# Mathematics

Students must interpret verbal descriptions of situations with two variable quantities and a set of general conditions on those quantities and decide:

• Whether the two quantities can be proportional to one another
• Under what specific condition(s) they would be proportional to one another

# Interventions

• Sketch a diagram of the situation, and label the quantities involved.
• There are two variable quantities in the situation. Can you identify what they are?
• Does one quantity depend on the other quantity in this situation? If so, use words to describe how one depends on the other, and then use mathematics to describe how one depends on the other.
• Assign a letter to each of the variable quantities, and then pick some values for each quantity that make sense. Make a table of possible values. What would be true about these values if the quantities were proportional to one another? What would be true about the situation if the values were like this?

[common error] Student misinterprets what he or she is supposed to do by adding variables to the situation or by changing the conditions of the variables in inappropriate ways.

• Use the description to identify the two quantities that vary in the situation.
• What happens to one quantity when the other quantity increases in value?
• Make up some reasonable values for the two variable quantities, and put them in a table so you can examine their relationship. What would be true about the values of these quantities if they were proportional to one another?
• Is there anything about the situation that could create a constant rate of change between the two quantities?

Student doesn’t recognize the quantities in the situation.

• Sketch a diagram of the situation to represent the quantities that vary in relation to one another.
• Sketch a graph that shows one possible relationship between the quantities in the situation. First, decide which quantity goes on which axis.

Student thinking is hindered by the absence of given values.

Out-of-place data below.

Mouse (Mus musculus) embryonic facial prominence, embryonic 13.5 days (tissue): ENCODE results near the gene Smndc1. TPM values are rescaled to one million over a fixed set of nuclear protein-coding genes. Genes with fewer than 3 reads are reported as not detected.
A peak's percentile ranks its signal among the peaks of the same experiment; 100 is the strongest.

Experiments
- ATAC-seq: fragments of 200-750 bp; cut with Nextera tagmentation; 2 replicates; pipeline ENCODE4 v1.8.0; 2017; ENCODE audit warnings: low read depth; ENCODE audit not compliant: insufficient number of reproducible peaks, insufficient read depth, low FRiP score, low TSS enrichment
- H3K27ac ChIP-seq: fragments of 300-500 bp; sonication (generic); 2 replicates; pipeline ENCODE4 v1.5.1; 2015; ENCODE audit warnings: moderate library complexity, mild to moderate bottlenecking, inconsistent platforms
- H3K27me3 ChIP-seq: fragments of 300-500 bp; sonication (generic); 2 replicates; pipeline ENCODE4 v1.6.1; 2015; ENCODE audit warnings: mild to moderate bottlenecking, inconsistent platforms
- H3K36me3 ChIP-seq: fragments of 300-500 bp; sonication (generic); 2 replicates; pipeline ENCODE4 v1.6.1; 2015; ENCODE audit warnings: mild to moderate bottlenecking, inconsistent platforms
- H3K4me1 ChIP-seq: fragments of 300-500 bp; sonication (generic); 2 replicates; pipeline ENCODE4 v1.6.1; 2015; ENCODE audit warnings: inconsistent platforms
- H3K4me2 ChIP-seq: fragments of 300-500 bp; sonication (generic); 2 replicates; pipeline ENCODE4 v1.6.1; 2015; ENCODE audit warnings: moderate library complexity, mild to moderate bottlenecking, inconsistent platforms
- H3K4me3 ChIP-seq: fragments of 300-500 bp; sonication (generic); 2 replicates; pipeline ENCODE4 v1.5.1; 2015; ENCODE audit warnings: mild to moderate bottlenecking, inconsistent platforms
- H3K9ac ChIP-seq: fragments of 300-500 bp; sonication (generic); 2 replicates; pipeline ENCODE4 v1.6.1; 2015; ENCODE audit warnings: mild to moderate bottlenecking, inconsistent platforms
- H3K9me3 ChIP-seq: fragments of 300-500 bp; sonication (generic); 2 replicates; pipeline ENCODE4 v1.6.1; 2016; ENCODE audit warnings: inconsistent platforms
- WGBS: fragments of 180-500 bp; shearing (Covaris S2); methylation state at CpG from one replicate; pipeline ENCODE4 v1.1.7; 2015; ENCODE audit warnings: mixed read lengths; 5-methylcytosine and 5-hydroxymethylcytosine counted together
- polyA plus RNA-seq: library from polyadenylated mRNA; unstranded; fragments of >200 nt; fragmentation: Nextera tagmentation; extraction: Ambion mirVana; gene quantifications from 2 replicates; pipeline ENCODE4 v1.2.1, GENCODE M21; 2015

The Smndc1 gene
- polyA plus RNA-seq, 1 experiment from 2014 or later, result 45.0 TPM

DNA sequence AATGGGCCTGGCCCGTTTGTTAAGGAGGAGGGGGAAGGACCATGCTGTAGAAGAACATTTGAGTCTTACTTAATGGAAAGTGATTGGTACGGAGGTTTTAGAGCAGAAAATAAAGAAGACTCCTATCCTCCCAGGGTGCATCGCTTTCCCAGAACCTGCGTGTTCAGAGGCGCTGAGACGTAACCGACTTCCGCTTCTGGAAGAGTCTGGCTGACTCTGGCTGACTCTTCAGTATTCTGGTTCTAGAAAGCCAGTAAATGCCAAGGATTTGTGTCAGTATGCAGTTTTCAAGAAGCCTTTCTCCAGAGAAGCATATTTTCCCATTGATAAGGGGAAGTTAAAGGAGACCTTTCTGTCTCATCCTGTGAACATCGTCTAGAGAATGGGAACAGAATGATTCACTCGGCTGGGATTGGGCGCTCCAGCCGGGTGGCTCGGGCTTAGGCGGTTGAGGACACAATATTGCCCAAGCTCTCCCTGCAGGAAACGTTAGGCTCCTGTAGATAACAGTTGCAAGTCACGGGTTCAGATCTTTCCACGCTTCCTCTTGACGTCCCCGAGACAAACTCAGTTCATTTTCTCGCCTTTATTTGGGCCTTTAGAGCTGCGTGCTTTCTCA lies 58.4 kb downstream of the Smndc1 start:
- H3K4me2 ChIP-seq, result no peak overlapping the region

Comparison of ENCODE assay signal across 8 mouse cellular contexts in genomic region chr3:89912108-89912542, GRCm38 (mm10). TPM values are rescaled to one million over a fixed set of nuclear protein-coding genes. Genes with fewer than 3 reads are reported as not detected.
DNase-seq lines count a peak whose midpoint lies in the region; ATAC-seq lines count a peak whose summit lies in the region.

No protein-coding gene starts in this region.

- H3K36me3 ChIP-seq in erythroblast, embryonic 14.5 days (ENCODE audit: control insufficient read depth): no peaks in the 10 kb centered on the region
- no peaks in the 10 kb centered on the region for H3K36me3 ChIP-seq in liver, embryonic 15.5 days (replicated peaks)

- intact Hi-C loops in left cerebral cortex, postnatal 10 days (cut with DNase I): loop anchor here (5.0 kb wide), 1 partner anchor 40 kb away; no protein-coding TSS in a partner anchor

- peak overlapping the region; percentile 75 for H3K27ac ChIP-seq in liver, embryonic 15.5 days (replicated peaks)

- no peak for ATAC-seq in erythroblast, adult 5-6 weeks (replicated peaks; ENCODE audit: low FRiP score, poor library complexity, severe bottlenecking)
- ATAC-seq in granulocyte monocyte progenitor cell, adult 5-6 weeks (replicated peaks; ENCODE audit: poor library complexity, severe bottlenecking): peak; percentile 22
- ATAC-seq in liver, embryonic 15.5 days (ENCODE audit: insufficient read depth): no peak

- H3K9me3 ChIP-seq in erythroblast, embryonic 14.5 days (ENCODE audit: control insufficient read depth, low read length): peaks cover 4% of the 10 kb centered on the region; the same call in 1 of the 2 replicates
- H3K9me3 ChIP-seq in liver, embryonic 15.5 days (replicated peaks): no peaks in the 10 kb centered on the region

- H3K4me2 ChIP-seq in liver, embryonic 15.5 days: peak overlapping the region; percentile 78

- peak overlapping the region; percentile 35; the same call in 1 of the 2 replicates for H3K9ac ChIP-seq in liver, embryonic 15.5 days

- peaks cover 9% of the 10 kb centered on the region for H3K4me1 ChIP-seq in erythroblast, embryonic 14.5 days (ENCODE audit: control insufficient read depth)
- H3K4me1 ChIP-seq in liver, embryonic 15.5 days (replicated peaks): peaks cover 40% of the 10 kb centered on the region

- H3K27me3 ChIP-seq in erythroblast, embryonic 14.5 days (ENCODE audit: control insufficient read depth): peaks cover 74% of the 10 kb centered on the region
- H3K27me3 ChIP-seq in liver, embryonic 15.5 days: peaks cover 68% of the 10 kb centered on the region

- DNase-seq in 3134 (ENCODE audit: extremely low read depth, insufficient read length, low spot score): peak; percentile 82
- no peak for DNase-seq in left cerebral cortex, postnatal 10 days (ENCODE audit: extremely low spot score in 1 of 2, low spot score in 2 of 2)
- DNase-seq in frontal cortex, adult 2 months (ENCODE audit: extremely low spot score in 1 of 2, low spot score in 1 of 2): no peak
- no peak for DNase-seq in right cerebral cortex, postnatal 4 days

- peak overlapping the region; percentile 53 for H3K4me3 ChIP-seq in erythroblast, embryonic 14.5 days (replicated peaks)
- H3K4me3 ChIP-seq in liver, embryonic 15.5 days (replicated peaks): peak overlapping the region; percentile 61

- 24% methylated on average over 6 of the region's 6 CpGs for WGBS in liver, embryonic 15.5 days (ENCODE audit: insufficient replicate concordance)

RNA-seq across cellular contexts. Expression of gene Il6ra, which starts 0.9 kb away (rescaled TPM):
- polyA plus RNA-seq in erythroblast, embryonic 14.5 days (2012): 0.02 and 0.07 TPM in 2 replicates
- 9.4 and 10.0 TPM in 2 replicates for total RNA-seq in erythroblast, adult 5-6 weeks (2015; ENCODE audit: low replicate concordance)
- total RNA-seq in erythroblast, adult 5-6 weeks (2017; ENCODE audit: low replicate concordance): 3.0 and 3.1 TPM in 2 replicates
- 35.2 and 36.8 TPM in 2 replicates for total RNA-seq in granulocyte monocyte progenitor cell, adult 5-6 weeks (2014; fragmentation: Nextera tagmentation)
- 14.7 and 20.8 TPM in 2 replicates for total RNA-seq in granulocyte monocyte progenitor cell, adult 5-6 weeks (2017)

• Make up some values that would make sense for each quantity, and use those to think about the relationship between them.
• Make a table of possible values that you make up for each quantity. Think of values that would make sense in the situation.
• Graph some points that would make sense to represent the quantities in the situation. What would need to be true about the graph if this was a proportional relationship? What would need to be true about the values of each quantity if that were true about the graph?

• This is true if each piece of paper in the stack has the same thickness.

# Stack of Paper

There is a stack of paper.

The height of the stack of paper is proportional to the number of pieces of paper in the stack.

• When is this statement true? If it is never true, explain why. # Preparing for Ways of Thinking

Listen and look for students who:

• Understand the situation, with recognition of needing to identify a constant of proportionality
• Make sense of the variable quantities (e.g., naming them, discussing their behavior, discussing what they are determined by, and proposing reasonable values for them)
• Graph reasonable examples of the relationships to explore their possible behaviors
• [common error] Appear hindered by the absence of given values and make mistakes as a result

# Challenge Problem

Problems will vary. Students’ problems should involve an object with a constant measure that when multiplied creates another measure proportional to the single object’s measure.

# Prepare a Presentation

Prepare a presentation that explains and analyzes your findings.

1. How did you determine whether a situation represents a proportional relationship?
2. What do the situations that represent proportional relationships have in common?
3. What is true about the situations that do not represent proportional relationships?

# Challenge Problem